A few weeks back we featured the adorable and enchanting illustrations of one Rachel Katstaller and found her story intriguing – how does a girl end up relocating half a cross the globe with her cat in tow from El Salvador to Austria? Well, we tracked her down (not an easy task, this girl is as busy as a bee) and talked to her about her journey, where she comes from and where she’s heading, her love of houses, especially the ones of her picturesque hometown and the beauty that comes in various shapes and sizes.
Design&Paper: To start off, would you introduce yourself to our readers?
Rachel Katstaller: My name is Rachel Katstaller, I’m an illustrator and strategic designer from a teeny tiny country in the tropics that you might have never heard of. I recently moved to the Austrian Alps with my cat Hemingway, to continue pursuing a career as a freelance illustrator. I spend my days working off a beautifully bright shared studio space in the heart of the capital of the Alps. My work is mainly focused on children’s book illustration and narratives, but I also love to explore topics around women in my work, taking this along a range of different products and applications.
D&P: You moved across the globe from El Salvador to Austria – there must be a story behind this?
R.K: I’ve always wanted to live in Europe and this moment in my life seemed like the right one to do so. I was finally getting comfortable with the idea of pursuing a lifelong career as a freelance illustrator so I decided to take the jump and risk a move with my cat a few days before my 28th birthday. My family is originally from Austria, so I already spoke german and choosing the city to start off wasn’t too hard either: we spent many family holidays here in Innsbruck so I was pretty comfortable with the idea of starting from scratch over here. I was mainly looking for a change in lifestyle and I got everything I was looking for (and more!).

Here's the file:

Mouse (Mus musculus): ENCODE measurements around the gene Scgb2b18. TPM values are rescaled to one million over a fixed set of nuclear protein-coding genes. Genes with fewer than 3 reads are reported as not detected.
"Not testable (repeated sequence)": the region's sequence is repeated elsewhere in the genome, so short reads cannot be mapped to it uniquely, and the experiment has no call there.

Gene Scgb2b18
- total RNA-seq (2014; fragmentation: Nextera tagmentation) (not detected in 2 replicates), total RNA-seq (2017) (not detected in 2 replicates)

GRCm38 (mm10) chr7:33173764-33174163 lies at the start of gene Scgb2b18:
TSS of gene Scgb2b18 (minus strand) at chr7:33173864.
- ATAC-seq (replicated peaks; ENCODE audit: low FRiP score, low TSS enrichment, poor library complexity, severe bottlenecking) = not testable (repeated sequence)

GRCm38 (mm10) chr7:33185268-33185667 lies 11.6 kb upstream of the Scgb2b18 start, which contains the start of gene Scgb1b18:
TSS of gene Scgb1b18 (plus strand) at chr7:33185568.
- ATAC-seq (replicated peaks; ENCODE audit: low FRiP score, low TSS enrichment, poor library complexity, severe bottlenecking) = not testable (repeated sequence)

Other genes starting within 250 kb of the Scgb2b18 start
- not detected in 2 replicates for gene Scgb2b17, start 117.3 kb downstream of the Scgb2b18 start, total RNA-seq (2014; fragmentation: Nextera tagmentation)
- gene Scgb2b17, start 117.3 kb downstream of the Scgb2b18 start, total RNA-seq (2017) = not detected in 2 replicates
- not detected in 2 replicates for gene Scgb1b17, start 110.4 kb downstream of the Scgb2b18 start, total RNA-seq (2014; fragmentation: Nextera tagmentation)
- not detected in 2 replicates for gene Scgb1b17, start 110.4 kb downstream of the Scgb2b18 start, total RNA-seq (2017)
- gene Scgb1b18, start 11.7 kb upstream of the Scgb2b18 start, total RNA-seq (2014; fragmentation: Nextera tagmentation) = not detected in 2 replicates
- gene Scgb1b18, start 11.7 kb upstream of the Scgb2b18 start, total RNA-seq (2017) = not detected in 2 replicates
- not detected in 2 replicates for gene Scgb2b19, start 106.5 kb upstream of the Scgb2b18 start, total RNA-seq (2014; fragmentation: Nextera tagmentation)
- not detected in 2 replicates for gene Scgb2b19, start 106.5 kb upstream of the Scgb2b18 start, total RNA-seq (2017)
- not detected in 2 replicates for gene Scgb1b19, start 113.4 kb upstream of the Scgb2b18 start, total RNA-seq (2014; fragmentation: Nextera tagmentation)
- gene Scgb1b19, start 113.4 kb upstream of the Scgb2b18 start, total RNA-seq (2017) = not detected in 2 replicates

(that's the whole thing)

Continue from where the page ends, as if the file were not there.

D&P: Traveling seems to be an essential part of your life. How does it affect your work and where are you heading next? R.K: Ah, yes. Sometimes I feel like I might be overdoing the traveling but I just can’t miss a chance to discover a new city or place whenever the opportunity arises! But with traveling often you also have to be very disciplined and strict with yourself. Sometimes I can work while traveling, some other trips don’t allow for that space. Whenever I have a new client and a trip already planned I try to make the deadline a few days before I’m headed out, just to have enough time for any required revisions. When flying back from a trip I already start planning out the days ahead, so that the moment I arrive I can jump back into full work mode.I still have two trips left this year and one is to Prague, which is a city I have never been to and am definitely looking forward to see. The other trip takes me back across the ocean to spend a tropical Christmas.
D&P: How would you describe your illustration style?
R.K: I always struggle with this question, it’s super hard to describe my work because I don’t see it in any particular way: to me it’s just the way I draw. I try to create work that is clean but yet detailed, and even if I have a very hard time choosing colors I like to use bold combinations that might not look like a normal or usual palette. I would say my work is rather edgy and I have trouble finding it fitting into any real category which is something that I worry about a lot!
D&P: And where do you find your inspiration?
R.K: I find inspiration in daily life: whenever I leave the house to head to my studio I try to watch out for interesting things that might happen around me. Sometimes it can be a particular house in Glasgow that sparks an idea about what a character that lives in there might be like. Or it can also be a girl I saw crossing the street in Rome. I try to keep a mental journal of stories I’ve heard from strangers and friends, and I also have a knack for spotting people during uncomfortable situations which is always something that puts me in a good mood (and not in a bad way!). Those moments form stories and eventual narratives that I consider for future illustrations.